Rabbi David Gedzelman, the creative and rabbinic director at Makor, is leaving the Upper West Side cultural center founded by Michael Steinhardt to lead another of the mega-philanthropist’s Jewish communal ventures.
In January, Rabbi Gedzelman, 43, will become executive director of the New York-based Jewish Life Network/Steinhardt Foundation. He’ll assume the post previously held by Jonathan Joseph (J.J.) Greenberg, who died in September at age 36 in a traffic accident in northern Israel.
“This move was completely precipitated by unfortunate circumstances,” Rabbi Gedzelman said in a telephone interview.
“This is bittersweet for me,” he added. “I love this place.”
Rabbi Gedzelman was recruited by JLN in 1995 to develop and launch Makor, originally conceived as a meeting place for unaffiliated young Jews. Earlier that year, Greenberg joined JLN as its founding director, and since then helped create some of its most talked about initiatives, including birthright israel and Makor.
It was Mr. Greenberg who approached Gedzelman, then a rabbi-in-residence at the University of Judaism in Los Angeles and the director of Hillel chapters at two San Fernando Valley colleges.
The two men worked closely to create a center, “we called it then a drop-in center, to reach out to Jewish New Yorkers in their 20s and 30s,” Gedzelman said. He said he found the double brownstone on West 67th St., the former home of the Swiss Benevolent Society.
The $11-million building opened in October 1999, housing a kosher café, a movie theater, space for live performances and facilities for classes in subjects from Hebrew to Tai Chi. Gedzelman has been an active presence there, performing original music in the café and hosting Shabbat dinners, something he plans to continue.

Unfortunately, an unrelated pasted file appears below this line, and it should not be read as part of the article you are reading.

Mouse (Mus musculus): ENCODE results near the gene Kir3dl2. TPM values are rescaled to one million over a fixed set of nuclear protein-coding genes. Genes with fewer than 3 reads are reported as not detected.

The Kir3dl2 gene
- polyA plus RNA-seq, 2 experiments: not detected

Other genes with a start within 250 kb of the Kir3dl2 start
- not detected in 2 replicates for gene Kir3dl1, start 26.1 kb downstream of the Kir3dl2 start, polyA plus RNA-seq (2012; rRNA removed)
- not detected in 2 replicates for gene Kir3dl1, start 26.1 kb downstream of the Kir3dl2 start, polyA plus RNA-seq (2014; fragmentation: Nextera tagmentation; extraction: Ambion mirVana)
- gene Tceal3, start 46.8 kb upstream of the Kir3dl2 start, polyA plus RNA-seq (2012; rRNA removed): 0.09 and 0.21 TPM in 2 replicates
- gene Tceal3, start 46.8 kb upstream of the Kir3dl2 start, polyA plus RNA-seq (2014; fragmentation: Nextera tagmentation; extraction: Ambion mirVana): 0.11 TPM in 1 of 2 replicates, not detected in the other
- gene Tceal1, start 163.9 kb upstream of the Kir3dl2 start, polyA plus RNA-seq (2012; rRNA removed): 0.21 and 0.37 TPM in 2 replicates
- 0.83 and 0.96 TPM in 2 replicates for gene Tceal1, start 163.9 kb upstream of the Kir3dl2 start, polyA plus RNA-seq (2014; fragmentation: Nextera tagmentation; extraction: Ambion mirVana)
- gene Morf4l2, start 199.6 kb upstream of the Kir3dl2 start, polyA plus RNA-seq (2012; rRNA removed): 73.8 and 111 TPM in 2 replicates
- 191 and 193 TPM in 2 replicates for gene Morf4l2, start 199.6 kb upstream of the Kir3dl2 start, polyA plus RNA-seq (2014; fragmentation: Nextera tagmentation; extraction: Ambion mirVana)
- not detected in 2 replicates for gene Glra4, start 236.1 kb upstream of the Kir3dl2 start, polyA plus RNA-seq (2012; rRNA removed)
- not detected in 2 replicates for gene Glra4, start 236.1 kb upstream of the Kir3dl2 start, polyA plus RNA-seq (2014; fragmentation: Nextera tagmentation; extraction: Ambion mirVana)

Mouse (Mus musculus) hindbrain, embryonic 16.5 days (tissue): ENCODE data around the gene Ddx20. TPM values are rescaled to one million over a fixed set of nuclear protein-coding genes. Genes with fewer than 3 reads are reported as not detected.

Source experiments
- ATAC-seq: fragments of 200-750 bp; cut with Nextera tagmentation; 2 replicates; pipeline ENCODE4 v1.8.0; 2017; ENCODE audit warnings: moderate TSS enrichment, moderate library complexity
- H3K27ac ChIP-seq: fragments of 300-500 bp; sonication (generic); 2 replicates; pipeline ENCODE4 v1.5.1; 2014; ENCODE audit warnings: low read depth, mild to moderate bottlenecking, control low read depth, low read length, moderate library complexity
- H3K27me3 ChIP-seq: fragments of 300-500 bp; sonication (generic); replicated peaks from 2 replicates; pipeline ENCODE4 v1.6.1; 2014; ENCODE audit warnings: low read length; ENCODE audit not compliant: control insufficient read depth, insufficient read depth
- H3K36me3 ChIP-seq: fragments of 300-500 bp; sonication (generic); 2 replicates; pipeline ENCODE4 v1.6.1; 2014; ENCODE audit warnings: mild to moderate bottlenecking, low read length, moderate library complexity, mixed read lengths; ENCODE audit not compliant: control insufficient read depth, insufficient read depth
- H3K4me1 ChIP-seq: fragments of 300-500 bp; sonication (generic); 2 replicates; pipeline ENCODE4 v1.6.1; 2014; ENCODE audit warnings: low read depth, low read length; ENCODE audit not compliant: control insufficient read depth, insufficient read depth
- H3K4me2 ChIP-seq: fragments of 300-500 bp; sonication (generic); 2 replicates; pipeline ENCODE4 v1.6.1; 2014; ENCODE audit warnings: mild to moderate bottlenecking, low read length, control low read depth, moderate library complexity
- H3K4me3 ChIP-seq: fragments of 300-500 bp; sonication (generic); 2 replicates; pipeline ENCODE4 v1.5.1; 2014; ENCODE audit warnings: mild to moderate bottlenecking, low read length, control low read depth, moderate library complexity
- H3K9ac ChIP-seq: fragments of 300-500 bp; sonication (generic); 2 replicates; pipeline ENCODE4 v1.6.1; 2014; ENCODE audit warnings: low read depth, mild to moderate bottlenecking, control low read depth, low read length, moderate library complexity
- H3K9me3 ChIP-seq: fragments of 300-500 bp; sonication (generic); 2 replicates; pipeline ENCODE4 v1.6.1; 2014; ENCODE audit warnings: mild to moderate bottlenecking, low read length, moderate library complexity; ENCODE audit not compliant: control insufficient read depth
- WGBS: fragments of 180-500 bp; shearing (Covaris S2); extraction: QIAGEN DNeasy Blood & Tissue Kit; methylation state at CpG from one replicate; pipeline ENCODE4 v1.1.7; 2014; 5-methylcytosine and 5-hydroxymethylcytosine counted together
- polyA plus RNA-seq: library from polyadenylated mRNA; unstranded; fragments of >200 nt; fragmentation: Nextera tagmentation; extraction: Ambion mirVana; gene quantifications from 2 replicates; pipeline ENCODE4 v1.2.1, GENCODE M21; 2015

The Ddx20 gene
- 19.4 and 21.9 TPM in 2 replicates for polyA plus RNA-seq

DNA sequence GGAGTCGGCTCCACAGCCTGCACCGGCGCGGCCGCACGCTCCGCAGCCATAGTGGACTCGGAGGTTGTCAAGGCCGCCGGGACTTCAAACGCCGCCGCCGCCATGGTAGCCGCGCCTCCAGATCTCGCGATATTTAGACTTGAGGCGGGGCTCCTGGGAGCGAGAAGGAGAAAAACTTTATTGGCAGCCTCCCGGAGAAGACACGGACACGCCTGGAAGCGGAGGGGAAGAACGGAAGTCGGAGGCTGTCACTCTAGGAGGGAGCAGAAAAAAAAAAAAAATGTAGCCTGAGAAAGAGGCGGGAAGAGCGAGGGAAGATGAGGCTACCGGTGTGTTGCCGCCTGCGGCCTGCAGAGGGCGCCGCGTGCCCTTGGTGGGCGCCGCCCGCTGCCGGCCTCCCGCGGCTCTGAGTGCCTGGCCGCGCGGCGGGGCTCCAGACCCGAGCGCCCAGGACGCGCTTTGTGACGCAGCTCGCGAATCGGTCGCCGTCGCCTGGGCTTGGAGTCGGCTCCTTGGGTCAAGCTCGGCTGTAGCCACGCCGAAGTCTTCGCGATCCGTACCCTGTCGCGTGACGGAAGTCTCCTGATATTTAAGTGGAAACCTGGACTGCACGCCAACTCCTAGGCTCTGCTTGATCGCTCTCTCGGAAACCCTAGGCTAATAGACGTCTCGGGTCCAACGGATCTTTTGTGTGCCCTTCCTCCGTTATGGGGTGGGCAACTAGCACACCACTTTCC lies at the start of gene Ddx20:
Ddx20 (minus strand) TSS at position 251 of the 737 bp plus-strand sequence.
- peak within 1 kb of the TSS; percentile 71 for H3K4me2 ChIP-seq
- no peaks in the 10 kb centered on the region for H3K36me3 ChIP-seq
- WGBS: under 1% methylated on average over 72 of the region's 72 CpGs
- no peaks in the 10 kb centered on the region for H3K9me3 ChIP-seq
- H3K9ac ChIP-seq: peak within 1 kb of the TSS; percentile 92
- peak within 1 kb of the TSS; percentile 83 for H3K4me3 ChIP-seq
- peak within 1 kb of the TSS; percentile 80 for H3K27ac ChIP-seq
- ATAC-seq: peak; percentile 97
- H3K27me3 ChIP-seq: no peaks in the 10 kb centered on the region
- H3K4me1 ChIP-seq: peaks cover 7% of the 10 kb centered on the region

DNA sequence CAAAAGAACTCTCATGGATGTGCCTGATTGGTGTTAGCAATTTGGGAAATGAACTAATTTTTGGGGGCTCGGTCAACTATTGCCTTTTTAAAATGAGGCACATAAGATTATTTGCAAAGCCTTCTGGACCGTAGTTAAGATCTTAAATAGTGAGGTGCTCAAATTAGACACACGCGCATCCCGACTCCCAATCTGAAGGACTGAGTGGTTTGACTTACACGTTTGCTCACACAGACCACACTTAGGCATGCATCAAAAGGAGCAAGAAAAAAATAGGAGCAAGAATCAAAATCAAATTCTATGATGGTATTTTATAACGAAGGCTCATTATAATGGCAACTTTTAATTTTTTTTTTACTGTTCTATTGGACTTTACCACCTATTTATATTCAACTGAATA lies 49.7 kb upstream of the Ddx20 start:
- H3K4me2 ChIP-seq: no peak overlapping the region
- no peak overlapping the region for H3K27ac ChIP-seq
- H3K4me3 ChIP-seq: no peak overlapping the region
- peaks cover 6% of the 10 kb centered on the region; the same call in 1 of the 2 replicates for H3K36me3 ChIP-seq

Makor has successfully attracted crowds: between 1,500 and 2,000 visitors pass through its doors each week, according to Gedzelman.
But Steinhardt reportedly could not find financial partners to support the center. In early 2001, he handed the building, reportedly valued at $16 million, to the 92nd Street Y, along with responsibility for Makor’s operating budget, which Gedzelman puts at “around $3 million.”
Since then, the Y has established daytime programming for older adults at the West Side building, now called the Makor/Steinhardt Center of the 92nd Street Y.
Shortly after Greenberg died, Gedzelman says he spoke to Steinhardt, JLN’s chairman, and J.J. Greenberg’s father, Rabbi Irving “Yitz” Greenberg, who is JLN’s president, “I said to both [of them]: In anyway I can be helpful, I’m here,” Gedzelman said. “And we began having talks about a month after that.”
Gedzelman, who was married in June, says of his move to the foundation, “It made lot of sense.”
In his new role, Gedzelman will work directly with Steinhardt and Rabbi Greenberg to expand the existing programmatic lineup, which includes the Partnership for Excellence in Jewish Education and Synagogue Transformation and Renewal (STAR).
Gedzelman says he has ideas brewing for ways JLN can deal “with the macro issues of the Jewish community,” but he declines to elaborate. “It’s premature to talk about,” he says.
A search to replace Gedzelman is not yet underway, a spokesperson for the 92nd Street Y said Tuesday.